All of which makes a reliable network of certified repair technicians all the more valuable to today’s homeowner.
Take, for instance, electricians and plumbers. These are the steps technicians in these fields have to complete in order to join ranks with a network of providers for a home service contract company:
Home warranty companies won’t hire just anyone to maintain electrical systems in a home. And, that’s a good thing. Installing, repairing, and maintaining electrical power systems requires specific knowledge and, consequently, excellent vision.
In addition to requiring post secondary education, electricians must complete electrician training, electrical safety classes, and learn and adhere to building regulations, codes and standards, and electrical concepts. Qualifying scores on written and performance evaluations are required.
Typically, electricians will accrue work experience during an apprenticeship, which counts towards licensure. Licensing is required by most states, while certification within the electrical field remains optional.
To maintain an electrician license year after year, electricians are required to continue learning and amassing continuing education hours, as well as pass certain routine examinations.
Similar to electricians, plumbers are required to have a high school diploma or GED followed by vocational training, including mastery of water supply, drainage systems, and piping equipment, which will then lead to an apprenticeship program. Apprenticeship programs can take anywhere from 2-6 years to complete and include 2,000 hours of on-the-job training and 246 hours of classroom time. Many states require a plumber to operate with a license, although requirements vary.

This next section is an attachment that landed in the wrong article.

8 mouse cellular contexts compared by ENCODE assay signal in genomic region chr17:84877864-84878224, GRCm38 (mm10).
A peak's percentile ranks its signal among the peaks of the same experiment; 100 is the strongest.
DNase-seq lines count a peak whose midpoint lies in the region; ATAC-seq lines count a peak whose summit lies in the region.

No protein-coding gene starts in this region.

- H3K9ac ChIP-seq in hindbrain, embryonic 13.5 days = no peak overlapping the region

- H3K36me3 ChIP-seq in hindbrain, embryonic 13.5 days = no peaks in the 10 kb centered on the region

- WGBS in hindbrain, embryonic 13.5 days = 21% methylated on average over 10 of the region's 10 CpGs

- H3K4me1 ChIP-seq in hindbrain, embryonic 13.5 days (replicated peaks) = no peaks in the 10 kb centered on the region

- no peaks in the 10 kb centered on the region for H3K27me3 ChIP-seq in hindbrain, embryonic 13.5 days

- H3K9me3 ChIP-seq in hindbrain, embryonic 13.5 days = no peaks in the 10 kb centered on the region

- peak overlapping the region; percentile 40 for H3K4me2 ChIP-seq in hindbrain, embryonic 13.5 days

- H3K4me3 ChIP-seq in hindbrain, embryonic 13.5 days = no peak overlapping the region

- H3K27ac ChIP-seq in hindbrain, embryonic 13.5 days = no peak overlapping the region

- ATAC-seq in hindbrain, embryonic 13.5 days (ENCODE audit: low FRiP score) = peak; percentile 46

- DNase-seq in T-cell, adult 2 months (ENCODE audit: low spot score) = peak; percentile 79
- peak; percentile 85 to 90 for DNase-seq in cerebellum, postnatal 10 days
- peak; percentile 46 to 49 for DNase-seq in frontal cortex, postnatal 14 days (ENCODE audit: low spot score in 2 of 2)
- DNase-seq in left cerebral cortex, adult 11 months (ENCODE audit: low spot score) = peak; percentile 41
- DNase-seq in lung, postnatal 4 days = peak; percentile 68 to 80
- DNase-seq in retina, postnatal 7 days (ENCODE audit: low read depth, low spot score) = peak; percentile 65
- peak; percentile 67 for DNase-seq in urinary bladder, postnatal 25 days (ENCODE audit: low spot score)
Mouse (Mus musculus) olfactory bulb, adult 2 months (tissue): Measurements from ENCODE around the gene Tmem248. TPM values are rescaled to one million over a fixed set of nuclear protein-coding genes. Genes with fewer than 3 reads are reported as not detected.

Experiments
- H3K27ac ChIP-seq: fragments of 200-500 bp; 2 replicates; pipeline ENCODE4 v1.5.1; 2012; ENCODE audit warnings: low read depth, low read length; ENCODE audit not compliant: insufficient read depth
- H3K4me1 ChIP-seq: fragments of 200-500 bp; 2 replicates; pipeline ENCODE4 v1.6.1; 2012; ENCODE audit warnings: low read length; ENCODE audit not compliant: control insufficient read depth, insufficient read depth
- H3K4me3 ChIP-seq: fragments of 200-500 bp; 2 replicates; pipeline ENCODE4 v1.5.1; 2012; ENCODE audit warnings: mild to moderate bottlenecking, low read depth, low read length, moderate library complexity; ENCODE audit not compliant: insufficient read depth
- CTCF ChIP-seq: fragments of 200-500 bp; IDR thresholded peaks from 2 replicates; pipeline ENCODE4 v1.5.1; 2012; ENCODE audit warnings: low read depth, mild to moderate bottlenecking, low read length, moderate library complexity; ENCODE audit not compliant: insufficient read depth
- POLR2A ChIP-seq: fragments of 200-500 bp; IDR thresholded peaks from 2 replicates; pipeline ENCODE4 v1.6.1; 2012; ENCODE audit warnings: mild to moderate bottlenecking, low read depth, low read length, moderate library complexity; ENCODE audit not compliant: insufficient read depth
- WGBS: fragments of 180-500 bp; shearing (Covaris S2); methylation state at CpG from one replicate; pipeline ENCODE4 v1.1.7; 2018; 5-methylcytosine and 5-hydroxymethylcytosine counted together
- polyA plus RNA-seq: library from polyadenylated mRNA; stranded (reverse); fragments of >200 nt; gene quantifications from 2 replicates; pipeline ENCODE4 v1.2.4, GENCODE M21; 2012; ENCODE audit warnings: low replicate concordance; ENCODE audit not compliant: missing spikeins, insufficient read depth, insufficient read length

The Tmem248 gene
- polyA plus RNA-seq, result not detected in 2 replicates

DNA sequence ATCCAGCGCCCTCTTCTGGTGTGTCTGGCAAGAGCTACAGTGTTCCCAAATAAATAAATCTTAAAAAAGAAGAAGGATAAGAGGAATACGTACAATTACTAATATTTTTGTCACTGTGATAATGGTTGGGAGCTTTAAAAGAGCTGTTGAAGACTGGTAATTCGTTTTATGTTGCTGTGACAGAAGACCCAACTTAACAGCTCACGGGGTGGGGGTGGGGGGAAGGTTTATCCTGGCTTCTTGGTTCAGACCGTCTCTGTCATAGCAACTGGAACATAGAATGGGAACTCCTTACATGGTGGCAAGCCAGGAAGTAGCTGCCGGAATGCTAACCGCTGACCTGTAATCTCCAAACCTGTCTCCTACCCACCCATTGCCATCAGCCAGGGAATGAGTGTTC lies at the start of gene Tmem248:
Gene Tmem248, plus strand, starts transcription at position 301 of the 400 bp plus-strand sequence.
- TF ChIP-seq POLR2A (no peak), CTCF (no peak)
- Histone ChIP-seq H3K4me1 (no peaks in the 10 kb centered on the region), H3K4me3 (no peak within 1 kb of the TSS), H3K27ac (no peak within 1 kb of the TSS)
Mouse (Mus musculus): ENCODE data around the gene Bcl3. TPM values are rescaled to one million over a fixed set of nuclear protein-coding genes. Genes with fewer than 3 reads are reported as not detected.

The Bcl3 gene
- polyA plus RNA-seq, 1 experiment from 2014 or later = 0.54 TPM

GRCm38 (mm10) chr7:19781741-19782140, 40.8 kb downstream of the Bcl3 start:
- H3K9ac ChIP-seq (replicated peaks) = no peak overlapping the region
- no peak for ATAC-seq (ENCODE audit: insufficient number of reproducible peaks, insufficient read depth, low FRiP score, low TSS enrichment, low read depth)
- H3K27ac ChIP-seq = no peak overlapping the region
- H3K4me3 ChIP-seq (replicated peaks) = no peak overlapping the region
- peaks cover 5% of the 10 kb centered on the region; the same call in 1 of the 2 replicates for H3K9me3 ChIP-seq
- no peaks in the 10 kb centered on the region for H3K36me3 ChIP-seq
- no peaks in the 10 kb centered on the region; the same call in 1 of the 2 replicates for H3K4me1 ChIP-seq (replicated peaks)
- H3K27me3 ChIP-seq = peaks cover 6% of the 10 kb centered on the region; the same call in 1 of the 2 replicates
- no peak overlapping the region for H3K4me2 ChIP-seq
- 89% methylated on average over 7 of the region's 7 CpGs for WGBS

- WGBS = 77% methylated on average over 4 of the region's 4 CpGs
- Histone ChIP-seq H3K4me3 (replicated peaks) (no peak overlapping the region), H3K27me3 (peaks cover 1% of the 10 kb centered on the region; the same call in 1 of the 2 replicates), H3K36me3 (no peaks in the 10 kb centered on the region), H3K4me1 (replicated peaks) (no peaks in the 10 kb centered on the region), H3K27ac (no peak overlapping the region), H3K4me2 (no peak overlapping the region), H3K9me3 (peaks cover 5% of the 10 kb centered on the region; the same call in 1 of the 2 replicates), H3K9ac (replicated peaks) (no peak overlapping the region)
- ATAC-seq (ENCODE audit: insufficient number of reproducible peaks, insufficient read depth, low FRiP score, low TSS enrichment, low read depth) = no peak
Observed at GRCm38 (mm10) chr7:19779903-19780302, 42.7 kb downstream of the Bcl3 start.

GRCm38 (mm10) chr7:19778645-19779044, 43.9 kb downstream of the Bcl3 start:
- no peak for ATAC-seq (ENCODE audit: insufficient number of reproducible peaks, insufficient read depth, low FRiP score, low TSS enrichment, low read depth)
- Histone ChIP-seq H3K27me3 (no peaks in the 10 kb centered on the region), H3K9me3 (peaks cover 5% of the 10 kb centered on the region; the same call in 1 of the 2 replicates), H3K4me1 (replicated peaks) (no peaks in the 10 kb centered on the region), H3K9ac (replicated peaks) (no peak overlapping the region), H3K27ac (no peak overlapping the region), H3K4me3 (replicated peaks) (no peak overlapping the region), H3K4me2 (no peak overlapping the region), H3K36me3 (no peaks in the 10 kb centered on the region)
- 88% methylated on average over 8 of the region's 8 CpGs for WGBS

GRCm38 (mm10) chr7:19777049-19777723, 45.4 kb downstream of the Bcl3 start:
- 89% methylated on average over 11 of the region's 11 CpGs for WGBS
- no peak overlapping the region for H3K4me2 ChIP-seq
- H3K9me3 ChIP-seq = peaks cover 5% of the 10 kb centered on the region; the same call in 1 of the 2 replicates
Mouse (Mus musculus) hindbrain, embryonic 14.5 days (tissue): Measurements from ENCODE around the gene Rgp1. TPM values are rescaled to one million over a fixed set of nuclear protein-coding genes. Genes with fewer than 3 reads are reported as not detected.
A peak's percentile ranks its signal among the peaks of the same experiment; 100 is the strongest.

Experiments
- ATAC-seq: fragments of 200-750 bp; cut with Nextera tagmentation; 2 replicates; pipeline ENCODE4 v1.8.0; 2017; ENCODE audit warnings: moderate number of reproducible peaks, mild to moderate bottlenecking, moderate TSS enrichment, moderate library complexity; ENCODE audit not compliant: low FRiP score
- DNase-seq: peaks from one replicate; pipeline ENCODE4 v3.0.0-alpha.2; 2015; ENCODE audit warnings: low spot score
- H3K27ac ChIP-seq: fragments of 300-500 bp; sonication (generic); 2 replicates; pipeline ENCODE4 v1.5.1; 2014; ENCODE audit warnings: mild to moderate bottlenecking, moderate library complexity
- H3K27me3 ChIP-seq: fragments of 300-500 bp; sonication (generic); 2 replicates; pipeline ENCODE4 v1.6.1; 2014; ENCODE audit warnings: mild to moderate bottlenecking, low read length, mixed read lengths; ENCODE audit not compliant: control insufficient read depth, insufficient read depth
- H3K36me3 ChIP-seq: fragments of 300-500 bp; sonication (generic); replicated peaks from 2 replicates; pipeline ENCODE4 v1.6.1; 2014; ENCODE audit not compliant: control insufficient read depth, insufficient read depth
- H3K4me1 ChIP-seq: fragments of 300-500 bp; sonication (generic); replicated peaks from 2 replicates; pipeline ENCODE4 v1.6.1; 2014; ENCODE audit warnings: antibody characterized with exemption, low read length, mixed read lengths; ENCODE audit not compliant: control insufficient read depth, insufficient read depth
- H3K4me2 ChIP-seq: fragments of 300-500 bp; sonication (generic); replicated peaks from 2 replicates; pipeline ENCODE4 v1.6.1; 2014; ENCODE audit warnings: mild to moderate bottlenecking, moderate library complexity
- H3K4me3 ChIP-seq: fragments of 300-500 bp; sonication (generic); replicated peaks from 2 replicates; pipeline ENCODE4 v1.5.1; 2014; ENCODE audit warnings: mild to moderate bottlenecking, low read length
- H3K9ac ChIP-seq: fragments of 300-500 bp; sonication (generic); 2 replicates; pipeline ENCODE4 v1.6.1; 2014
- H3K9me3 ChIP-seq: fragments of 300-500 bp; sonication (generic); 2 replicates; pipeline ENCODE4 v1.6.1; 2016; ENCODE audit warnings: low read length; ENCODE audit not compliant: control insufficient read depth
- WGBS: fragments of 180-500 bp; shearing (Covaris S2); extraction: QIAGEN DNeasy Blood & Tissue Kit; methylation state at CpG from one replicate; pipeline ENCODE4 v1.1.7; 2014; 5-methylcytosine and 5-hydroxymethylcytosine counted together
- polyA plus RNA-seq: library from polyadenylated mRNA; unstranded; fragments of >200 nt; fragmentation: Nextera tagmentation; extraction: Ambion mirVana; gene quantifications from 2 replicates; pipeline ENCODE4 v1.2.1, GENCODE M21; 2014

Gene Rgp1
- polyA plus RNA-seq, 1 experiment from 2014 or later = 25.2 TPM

Plumbers also have classifications. Those starting out as plumbers during their apprenticeship will graduate to becoming a journeyman upon completion. After two years of journeyman work, plumbers can make their way to the top certification of a master plumber. This milestone (and, ultimately, leadership role) requires another exam, which includes both written and practical sections.
Contractor lingo and certification speak can be confusing, and it’s not always clear who has completed what level of skills testing to earn a homeowner’s trust. Unfortunately, this population of workers is dwindling, adding more value to those networks of reliable technicians who are certified and rated, and giving home service contract companies an additional – if not renewed – sense of purpose. At the same time, contractors should also learn how to choose the right home warranty company.